Pubs in the inner west and small bars in the CBD are well known hotspots of craft beer in Sydney. For years now however, all major retail chains and independents have been stocking craft beer out in the suburbs and with consumers continuing to get a thirst for more flavour in beer. On premise operators in the burbs are responding. We took a look at three different venues leading the charge.
Nick Porter, licensee at the DOG Hotel in Randwick oversaw the group bringing its successful craft beer strategy from the Keg & Brew Hotel in Surry Hills to the venue when they purchased it in 2015. With 59 taps pouring craft beer and being a larger sized pub, getting the food offering in line with the beer was very important. “Whether you offer craft beer or not, food quality and price in any pub is what brings people in and keeps bums on seats. Where craft comes in is that there is so many good beers to choose from in the market that you can pair it with items on your menu or run specific promotions in line with food offerings.
Managing so many different brewers and rotating taps through the bar Porter reflects on what makes a good craft beer supplier “I think the best suppliers are the ones who are consistent in both product quality and service. Responsiveness and flexibility is also pretty important.” Porter continues “There is no doubt that apart from our customers, suppliers are our most important stakeholders in the business.”
Brodie Parish General Manager of Hillside Hotel in Sydney’s North West has seen the rise of easier drinking and more accessible craft beer work in his venue. “Sessionable IPA’s are moving well for us at the moment, on the back of the success we have had ranging the Australian Brewery All Star IPA we are adding the Pirate Life Throwback IPA into the mix.”
Recently opening Fire and Brimstone Barbecue adjacent to the Hillside rooftop bar Parish has seen craft beer sales soar with a food pairing that goes hand in hand with beer. “Our craft volumes through our rooftop bar where the smokehouse has taken over have doubled, with some lines tripling in volume. Our tap volume overall is up 20%.” Parish also believes that generational change is helping drive movement in the beer market. “I see the growth being driven by the newer generations and their want to challenge the status quo, they aren’t happy to accept things the way they have always been and are forcing the hand of the big brewers to up their game.”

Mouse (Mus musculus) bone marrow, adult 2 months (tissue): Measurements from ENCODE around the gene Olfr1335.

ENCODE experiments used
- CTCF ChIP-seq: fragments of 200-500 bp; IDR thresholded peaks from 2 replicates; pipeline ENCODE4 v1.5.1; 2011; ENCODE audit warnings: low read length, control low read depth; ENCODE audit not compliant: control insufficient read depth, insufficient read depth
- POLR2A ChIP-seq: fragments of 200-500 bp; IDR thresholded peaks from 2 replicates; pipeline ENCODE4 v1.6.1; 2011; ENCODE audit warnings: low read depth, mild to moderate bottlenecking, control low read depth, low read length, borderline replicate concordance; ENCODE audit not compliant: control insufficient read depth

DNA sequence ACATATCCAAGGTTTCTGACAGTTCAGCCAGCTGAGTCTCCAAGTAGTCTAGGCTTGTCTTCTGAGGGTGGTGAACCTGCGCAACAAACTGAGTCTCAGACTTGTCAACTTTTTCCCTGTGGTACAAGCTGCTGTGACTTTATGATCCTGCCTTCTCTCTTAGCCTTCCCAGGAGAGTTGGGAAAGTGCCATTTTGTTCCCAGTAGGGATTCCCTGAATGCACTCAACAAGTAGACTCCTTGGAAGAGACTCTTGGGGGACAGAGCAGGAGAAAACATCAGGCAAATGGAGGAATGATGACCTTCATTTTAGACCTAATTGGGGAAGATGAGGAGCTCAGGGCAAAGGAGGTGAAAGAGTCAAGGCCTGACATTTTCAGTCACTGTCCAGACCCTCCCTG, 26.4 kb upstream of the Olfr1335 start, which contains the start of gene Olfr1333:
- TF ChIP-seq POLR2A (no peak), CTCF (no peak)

Opening in 2017 High Street Social helped bring craft beer to the otherwise bare Penrith in Western Sydney. Venue Manager Aodan Wilkinson has had to bring in a mix of craft beers that appeal to everyone to keep the beers flowing. “Our bestselling styles are by far Lagers, Pale ales and Summer Ales.” Wilkinson continues “But we still get in and sell through plenty of IPA’s, including doubles and NEIPAs”
Echoing other operators Wilkinson reinforced the importance of a strong food offering to pair with craft beers. “With our food being predominantly burgers, pairing it with craft beer is a match made in heaven. There’s nothing better than sitting down to an amazing burger with a pint of great beer”
With the growth of craft beer seeing no sign of slowing down and a re-energised independent brewers movement continuing to drive awareness for the category. Suburbs of Australia should expect to see more tasty beers on tap, especially with the rapid proliferation of more breweries around the country.
This article originally appeared in leading pub news website pubtic